The description, which goes on further is patently similar to one provided by Joseph Pine and James Gilmore, whose essay "Welcome to the Experience Economy" appeared in the Harvard Business Review in 1998. Discussing the same mall decor as Twitchell, Pine and Gilmore say "these include marble floors, stark white pillars, 'outdoor' cafes, living trees, flowing fountains — and even a painted blue sky with fluffy white clouds that yield regularly to simulated storms, complete with lightning and thunder. Every mall entrance and every storefront is an elaborate Roman re-creation. Every hour inside the main entrance, statues of Caesar and other Roman luminaries come to life and speak."

At one point, Twitchell actually appears to be in a sort of conversation with the very authors from whom he's borrowed. While Pine and Gilmore say the mall's "theme implies opulence," Twitchell says "the theme doesn't imply opulence, it shouts it."

I was surprised at the extent of Twitchell's word-for-word copying, but I don't consider that his most egregious breach of ethics. Giving your readers inaccurate information because you've changed store names--to hide the source? to make a better story? just for fun?--is worse.

So is taking an original concept from another scholar and leading readers to think it's your own. As Stripling's article reports, I already knew he'd lifted an important idea without attribution from Grant McCracken and hadn't bothered to add a credit even after I called the "oversight" to his attention after reading the book's manuscript. Since that book was published, I've avoided Twitchell, deeming him a person of bad character, even though he is, generally speaking, an intellectual ally.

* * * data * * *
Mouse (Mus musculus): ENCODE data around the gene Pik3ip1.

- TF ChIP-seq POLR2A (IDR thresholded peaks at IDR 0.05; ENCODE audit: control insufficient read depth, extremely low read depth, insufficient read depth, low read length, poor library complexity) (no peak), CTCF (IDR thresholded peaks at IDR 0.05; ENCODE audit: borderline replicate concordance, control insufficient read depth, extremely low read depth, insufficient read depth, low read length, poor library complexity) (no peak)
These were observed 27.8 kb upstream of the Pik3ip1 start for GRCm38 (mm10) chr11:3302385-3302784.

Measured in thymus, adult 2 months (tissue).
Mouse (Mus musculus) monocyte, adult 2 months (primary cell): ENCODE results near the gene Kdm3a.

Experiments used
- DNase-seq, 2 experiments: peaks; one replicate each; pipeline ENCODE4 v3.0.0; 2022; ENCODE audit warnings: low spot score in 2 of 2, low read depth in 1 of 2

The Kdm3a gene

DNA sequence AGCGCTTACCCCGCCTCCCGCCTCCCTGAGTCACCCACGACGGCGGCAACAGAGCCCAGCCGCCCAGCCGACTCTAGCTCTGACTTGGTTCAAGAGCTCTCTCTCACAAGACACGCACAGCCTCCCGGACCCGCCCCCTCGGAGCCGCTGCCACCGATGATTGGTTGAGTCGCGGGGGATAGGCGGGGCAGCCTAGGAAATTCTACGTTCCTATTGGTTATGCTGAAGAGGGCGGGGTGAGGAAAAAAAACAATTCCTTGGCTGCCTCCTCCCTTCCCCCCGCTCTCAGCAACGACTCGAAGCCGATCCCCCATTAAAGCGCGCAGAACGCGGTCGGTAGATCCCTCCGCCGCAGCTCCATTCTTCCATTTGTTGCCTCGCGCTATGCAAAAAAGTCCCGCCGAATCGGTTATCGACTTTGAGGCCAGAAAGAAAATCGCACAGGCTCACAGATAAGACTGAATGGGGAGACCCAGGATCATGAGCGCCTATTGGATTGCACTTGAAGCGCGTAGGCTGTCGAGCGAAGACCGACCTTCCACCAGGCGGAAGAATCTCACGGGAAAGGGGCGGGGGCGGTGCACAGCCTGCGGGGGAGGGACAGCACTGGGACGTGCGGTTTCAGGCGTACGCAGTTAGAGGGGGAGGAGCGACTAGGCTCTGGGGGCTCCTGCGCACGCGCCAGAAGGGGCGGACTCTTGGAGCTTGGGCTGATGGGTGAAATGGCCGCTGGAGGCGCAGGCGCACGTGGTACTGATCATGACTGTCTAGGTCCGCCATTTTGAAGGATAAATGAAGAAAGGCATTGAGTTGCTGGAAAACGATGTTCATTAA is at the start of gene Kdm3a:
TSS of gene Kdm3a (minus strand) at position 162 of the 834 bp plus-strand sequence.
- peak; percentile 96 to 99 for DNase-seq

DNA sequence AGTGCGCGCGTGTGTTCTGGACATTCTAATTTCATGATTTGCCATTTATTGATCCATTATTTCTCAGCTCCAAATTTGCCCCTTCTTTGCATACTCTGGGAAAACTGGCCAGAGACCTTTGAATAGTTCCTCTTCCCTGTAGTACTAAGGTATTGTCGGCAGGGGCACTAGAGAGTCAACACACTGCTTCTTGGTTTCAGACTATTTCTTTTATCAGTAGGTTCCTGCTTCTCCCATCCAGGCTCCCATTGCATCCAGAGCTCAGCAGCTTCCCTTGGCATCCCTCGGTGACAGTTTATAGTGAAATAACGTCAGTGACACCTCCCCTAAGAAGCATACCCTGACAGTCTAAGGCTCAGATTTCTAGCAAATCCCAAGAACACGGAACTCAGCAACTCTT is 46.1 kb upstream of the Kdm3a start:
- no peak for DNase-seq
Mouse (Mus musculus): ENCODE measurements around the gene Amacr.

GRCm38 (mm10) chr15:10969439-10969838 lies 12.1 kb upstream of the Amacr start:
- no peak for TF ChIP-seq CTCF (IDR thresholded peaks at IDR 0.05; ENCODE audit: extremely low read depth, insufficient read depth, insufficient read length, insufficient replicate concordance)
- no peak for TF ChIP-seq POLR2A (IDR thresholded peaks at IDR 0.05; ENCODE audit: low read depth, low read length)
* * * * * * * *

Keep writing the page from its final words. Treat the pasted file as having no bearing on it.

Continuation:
In an email forwarded to me by Stripling, Twitchell wrote, "I certainly remember Virginia Postrel calling this to my attention in the page proofs of "Living it Up" because I was a little shocked that she thought it was unique to McKracken [sic]." Anyone familiar with scholarly writing, as a tenured English professor should be, would know from the way Grant writes in Culture and Consumption (a heavily footnoted book) that "the Diderot Effect" is in fact his idea. The chapter title, "Diderot Unities and the Diderot Effect" is a big clue. So are the other scholarly books that cite McCracken as the source. Besides, as I discovered when I looked up the passages for Stripling, Twitchell borrowed Grant's prose as well as his concept. (Compare passages on Google books.)

Prompted by the Sun, the university has begun an investigation, but the University of Florida's English department seems to have had a rather ho-hum response to the plagiarism--you have to wonder if they're as lax with their students. Nor does it seem the newspaper's editors thought this local scandal worth much local attention. Stripling's story got stuck in the Saturday paper, which gets relatively few readers compared to Sunday. Maybe editors and universities have learned from Doris Kearns Goodwin that plagiarism is no big deal. These days, however, it is much harder to get away with.

CORRECTION: Several readers have corrected my claim above that Whole Foods doesn't sell non-organic produce. Grace Peng offers the most thorough correction:

Whole Foods sells some "conventionally grown" food, which I interpret as not organic.

They also sell "unsprayed" food, which I interpret as not sprayed with synthetic pesticides but containing synthetic fertilizers.

They also sell "transition" foods, which a friend says means grown organically on fields that used to be farmed conventionally. After 3 years, food grown on those fields can be certified organic.

She obviously shops at WF a lot more than I do.

UPDATE: More here.